India remembered at Basel

Anytime is a good time to be in Europe if you are a culture vulture, but June is the standout month. And Basel is the place to be, because art, creativity and diversity are this riverside city’s calling card. It may lack the glitz and glamour of Zurich or Geneva, but it hosts one of the most important art events in the world—Art Basel. In 1970, three Basel gallerists, Ernst Beyeler, Trudl Bruckner and Balz Hilt, created an international art fair with 90 galleries and 30 publishers from ten countries. It proved to be an instant success with an attendance of more than 16,000 visitors.

Today, it brings the art world together, with 290 of the world’s leading galleries showing the works of more than 4,000 artists. I have already written about this year’s Art Basel. But a quick flashback to two things I missed to mention is warranted. One is Unlimited—Art Basel’s pioneering exhibition platform for projects that transcend the classical art-show stand, including massive sculptures and paintings, video projections and live performances. This year Unlimited was curated by New York-based Gianni Jetzer and one of the exhibits was our own Sudarshan Shetty’s Shoonya Ghar (Empty is this house).

Design Miami also opened next door the same time. Apart from the usual fare of publications’ booths, cafes, restaurants and bars there, was a section called Conversations—curated talks by Mari Spirito, founding director of the art organisation Protocinema.

Photo: Shoonya Ghar (Empty is this house) by Sudarshan Shetty.

Moreover, Basel boasts some 30 museums, including the world-class Kunstmuseum, Foundation Beyeler, Museum Tinguely and Schaulager Basel. The Schaulager has an amazing show by Bruce Nauman—Disappearing Acts [till August 26]. The Foundation Beyeler, in its Renzo Piano-designed building, is expanding the museum space with the help of Swiss architects Peter Zumthor & Partner. Both the Kunstmuseum and the Foundation has world-class collections, from Rembrandt and Rubens to Monet and van Gogh. The Kunstmuseum houses the largest and most significant public art collection in Switzerland, and is listed as a heritage site of national significance. The Gegenwart, also known as The Museum of Contemporary Art (Museum für Gegenwartskunst), is a wing of Kunstmuseum built in 1980, and was the first public museum in Europe exclusively dedicated to the production and practice of contemporary art. In 2016, it was enlarged and renovated, and was turned into two buildings designed by the Swiss firm Christ & Gantenbein. The other interesting museum in Basel is the Vitra Design Museum near Basel, designed by Frank Gehry and Herozog & De Meuron.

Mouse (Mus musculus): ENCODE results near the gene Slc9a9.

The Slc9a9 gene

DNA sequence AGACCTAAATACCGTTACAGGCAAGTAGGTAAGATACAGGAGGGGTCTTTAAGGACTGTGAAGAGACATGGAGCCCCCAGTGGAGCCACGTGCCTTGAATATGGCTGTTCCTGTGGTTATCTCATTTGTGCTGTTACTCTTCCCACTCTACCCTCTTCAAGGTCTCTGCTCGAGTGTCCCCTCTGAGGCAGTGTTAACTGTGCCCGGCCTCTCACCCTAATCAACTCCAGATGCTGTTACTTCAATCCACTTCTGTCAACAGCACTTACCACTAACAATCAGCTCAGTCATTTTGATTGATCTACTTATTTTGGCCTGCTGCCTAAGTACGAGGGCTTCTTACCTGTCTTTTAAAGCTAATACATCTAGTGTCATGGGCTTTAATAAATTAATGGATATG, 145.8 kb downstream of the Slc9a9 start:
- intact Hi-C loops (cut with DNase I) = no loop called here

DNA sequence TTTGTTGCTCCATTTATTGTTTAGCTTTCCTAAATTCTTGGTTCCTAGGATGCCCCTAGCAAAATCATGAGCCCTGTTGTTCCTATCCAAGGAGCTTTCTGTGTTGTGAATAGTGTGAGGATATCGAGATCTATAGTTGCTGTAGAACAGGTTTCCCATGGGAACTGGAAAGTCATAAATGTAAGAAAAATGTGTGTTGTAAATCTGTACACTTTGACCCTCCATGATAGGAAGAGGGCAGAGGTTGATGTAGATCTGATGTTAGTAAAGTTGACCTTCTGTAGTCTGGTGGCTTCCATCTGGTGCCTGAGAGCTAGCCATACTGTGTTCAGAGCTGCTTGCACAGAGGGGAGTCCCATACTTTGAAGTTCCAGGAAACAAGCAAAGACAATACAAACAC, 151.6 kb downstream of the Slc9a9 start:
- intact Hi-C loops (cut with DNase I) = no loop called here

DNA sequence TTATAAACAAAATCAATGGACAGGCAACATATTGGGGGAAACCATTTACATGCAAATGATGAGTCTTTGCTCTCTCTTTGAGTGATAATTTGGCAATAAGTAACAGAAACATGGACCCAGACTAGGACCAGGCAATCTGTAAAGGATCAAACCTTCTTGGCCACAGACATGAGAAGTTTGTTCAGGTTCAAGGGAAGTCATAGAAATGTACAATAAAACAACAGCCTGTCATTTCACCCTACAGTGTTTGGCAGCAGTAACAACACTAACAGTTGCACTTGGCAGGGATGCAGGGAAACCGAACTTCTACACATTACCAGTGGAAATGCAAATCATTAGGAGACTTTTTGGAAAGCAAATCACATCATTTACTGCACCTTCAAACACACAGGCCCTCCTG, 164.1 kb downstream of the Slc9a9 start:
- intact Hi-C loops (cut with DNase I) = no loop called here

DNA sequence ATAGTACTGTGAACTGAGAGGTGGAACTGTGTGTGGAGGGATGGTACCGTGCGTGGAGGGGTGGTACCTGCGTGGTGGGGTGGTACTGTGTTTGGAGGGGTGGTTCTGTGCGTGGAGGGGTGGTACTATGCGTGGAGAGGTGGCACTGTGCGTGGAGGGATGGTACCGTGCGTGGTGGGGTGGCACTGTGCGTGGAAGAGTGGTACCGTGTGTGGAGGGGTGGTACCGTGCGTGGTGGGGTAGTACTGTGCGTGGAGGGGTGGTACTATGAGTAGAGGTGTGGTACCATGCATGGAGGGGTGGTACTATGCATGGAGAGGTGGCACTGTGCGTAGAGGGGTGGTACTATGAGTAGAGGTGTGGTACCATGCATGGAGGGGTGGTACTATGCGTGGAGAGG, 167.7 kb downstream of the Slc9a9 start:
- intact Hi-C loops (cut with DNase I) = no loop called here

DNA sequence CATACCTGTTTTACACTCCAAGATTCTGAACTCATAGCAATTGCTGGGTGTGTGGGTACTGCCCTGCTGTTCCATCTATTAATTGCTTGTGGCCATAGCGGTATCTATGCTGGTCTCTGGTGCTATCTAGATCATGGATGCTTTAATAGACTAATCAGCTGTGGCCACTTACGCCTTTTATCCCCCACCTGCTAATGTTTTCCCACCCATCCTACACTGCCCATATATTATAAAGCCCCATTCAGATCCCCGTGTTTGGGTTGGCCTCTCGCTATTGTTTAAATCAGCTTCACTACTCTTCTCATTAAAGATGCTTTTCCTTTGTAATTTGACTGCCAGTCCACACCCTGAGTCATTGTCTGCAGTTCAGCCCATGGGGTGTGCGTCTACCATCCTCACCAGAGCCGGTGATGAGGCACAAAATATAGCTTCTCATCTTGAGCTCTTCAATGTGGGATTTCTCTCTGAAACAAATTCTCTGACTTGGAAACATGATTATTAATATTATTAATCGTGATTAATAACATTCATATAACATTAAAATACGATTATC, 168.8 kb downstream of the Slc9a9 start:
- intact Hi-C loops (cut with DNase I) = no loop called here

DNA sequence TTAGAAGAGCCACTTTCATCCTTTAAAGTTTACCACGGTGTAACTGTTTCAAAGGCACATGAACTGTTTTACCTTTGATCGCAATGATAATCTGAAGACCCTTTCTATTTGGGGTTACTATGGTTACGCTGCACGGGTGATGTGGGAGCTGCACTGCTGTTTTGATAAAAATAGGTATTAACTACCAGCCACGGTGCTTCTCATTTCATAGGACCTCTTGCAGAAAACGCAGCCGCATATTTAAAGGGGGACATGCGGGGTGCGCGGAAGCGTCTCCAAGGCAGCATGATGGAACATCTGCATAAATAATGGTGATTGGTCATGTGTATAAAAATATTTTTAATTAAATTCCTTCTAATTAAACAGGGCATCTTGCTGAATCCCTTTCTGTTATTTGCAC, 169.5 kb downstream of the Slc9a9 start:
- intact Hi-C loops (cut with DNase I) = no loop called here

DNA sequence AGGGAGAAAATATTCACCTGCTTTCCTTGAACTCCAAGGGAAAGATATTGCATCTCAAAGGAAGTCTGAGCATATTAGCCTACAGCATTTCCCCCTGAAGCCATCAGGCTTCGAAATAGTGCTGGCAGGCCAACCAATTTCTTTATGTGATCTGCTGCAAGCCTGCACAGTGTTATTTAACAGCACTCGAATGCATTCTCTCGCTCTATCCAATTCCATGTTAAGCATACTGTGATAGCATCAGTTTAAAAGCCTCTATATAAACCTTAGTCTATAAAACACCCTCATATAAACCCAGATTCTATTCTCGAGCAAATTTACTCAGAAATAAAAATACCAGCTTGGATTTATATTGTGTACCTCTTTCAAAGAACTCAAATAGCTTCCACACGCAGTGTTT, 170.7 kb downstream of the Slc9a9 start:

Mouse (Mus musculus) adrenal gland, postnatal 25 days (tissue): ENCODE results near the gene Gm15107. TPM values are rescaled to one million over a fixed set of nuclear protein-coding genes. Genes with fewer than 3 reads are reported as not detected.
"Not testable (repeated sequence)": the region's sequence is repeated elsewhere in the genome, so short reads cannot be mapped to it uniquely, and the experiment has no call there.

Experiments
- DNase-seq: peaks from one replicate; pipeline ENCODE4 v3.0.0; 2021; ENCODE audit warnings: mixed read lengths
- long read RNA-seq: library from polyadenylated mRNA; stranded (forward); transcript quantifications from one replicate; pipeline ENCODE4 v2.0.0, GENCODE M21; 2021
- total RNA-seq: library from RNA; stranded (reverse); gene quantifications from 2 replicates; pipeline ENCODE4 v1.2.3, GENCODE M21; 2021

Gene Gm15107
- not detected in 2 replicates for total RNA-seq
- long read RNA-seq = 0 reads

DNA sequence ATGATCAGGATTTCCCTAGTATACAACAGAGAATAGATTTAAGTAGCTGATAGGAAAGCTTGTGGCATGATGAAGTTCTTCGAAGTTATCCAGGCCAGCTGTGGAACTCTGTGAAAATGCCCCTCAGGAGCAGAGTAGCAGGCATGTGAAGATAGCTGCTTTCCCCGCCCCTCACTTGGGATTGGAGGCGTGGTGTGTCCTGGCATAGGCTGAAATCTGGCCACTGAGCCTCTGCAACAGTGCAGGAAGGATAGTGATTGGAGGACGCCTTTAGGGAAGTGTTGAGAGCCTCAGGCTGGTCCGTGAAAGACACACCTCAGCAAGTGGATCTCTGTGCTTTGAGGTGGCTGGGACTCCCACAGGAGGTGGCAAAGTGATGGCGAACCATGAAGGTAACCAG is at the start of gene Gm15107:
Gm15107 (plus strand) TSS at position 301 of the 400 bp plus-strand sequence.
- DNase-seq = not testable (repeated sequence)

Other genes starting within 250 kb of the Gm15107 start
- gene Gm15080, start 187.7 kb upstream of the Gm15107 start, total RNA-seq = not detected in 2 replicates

But Museum Tinguely is where you’ll find truly wacky installations. It is head-scratchingly good. Jean Tinguely was a 20th century master of mechanical sculpture, whimsically transforming machinery, appliances, and items straight from the junk heap into ironic and often macabre statements. He was the Swiss version of Kerala’s Perumthachan. One of Tinguely’s more elaborate constructions, Le Ballet des Pauvres, from 1961, suspends a hinged leg with a moth-eaten sock, a horse tail and a fox pelt, a cafeteria tray, and a blood-soaked nightgown, all of which dangle and dance on command. Many of the sculptures are activated at preset times, usually every five to 15 minutes, so it pays to wait and see them in action.

I had first met Tinguely Museum director Roland Wetzel during CiMAM’s (International Committee for Museums and Collections of Modern Art) annual conference in Tokyo. Then he visited the third edition of the Kochi-Muziris Biennale during which the work of Gauri Gill caught his attention. He invited her to create a show at Tinguely Museum during Art Basel. I was proud to see a larger collection of the same series of black and white photographs from her ‘Notes from the Desert’ project set in Rajasthan. Somehow, India can’t be ignored, even in Basel.